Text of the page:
Miriam said...

The quilt looks great! The kids will be amazed when they see how wonderful all their blocks look together.
Great to hear you had some great family time with all your kids home for Christmas.

Thearica said...

These children are going to grin from ear to ear when they see their finished quilt!

And most likely ask to do it again! better watch out...They might get bit by that bug...the quilting bug that is.. :)

Penny said...

I think we are going to tie it.

Shogun said...

What a great project and great quilt. I ran a veggie gardening group for an at risk population of elementary school kids one summer and they loved it. One little guy who was particularly quiet would happily spill his thoughts while digging around in the garden.

ranette said...

Great quilt Penny...the kids will be so happy and proud. Tying it sounds right for this quilt doesn't it?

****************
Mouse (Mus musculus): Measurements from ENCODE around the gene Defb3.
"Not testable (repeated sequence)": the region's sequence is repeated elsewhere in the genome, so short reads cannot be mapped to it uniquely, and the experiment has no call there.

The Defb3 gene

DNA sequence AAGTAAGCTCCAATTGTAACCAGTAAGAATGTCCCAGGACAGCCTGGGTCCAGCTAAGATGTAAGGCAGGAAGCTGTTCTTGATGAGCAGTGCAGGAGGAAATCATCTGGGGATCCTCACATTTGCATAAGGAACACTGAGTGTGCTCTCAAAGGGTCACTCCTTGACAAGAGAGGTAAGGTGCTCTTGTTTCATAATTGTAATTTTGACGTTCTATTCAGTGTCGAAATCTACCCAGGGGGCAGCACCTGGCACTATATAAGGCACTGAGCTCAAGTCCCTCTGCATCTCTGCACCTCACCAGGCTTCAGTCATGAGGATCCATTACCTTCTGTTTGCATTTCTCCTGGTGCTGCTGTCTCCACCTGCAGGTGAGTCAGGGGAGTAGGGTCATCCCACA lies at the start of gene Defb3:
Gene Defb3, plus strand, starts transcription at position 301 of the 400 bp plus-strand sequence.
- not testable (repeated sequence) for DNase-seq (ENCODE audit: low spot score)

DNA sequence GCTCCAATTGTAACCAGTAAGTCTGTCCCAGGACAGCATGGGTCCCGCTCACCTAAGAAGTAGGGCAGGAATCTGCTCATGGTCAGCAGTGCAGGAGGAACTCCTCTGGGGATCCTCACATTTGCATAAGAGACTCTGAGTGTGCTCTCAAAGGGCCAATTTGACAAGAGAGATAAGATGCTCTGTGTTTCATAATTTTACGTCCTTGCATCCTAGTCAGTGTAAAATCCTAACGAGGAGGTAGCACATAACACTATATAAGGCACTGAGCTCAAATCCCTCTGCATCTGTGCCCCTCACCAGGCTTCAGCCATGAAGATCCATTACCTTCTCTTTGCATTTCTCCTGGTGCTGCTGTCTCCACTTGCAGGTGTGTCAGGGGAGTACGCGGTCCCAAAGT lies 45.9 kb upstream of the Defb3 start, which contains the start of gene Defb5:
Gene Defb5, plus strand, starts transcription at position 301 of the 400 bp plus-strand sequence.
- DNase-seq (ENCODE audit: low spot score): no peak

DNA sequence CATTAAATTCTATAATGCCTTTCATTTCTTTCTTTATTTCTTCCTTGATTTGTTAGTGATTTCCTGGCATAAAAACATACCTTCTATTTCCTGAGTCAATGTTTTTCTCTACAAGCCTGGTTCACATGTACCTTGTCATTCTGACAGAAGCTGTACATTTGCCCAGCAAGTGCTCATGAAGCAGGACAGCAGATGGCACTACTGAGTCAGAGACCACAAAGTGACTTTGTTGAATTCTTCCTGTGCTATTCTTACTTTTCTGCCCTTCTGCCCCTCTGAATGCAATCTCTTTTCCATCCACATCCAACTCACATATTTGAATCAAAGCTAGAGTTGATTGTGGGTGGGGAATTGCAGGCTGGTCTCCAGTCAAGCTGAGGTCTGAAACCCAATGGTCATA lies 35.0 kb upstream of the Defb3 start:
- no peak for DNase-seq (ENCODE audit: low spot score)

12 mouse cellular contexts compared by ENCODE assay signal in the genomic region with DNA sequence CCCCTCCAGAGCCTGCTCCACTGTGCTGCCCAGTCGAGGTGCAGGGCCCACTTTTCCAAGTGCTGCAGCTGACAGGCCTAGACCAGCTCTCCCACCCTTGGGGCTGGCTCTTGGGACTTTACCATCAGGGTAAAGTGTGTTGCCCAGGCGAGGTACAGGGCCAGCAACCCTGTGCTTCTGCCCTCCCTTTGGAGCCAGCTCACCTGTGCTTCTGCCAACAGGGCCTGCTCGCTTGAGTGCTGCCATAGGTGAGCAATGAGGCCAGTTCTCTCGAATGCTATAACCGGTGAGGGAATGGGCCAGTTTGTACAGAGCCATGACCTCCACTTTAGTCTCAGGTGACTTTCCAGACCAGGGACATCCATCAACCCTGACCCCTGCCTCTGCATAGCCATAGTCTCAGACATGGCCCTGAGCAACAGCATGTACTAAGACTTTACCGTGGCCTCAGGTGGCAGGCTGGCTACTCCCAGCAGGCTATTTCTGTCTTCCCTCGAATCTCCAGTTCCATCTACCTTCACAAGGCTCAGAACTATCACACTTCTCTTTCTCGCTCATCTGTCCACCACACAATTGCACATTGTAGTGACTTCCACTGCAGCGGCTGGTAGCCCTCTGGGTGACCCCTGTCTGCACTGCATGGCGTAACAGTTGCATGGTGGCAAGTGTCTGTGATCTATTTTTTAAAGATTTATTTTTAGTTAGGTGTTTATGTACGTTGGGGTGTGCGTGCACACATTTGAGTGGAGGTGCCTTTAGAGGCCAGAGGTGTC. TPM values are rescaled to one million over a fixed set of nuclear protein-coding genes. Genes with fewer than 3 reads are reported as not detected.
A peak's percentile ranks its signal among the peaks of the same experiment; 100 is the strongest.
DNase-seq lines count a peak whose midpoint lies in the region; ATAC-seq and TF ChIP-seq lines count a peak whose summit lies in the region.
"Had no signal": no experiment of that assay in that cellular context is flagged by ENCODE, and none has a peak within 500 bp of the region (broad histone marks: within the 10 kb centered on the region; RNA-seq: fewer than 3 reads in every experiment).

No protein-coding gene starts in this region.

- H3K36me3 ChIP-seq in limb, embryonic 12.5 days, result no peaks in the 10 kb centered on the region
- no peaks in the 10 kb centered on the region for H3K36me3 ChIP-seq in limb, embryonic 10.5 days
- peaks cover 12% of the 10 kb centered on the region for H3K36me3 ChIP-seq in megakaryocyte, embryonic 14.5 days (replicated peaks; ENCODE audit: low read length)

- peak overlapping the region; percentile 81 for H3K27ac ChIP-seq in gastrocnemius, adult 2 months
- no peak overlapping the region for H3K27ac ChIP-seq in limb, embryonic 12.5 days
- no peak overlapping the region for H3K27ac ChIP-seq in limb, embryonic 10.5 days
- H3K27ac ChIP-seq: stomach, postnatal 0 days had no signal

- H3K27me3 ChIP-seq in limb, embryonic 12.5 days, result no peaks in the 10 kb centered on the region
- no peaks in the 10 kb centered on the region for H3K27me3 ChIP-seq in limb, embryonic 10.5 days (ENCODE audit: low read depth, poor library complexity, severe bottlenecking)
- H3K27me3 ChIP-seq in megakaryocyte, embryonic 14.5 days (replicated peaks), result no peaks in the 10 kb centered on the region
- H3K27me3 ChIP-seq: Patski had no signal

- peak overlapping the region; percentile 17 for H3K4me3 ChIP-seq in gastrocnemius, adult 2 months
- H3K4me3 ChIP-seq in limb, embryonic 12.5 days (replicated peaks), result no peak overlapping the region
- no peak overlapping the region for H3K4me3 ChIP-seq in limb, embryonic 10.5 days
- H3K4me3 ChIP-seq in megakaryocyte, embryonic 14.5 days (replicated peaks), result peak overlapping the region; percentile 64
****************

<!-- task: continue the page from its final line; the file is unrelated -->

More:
We haven't seen that blue Oklahoma sky for days up here in Stillwater...I'm ready for it.

Suzanne Kistler said...

I love the sashing you added. It sets each block off to its best advantage. Kudos to your daughter, for passing along the quilt-bug to her students. Odds are that all of them will remember quilting and more than one of them will take it up in earnest. What a good way to channel their energies!

Nancy said...

Fabulous quilt Penny! What a great idea your daughter had. Those kids will be so proud. I'm really interested in the fusible and muslin over the seams to hold them together. I have an early pieced top I've never quilted because I'm afraid some seams won't hold up. Thank you! I'm off to cut some strips and start fusing!
Glad to see you made the move to OK without incident and everyone is settling in well.

swooze said...

I love this quilt. Sounds like it really made you use your noggin'!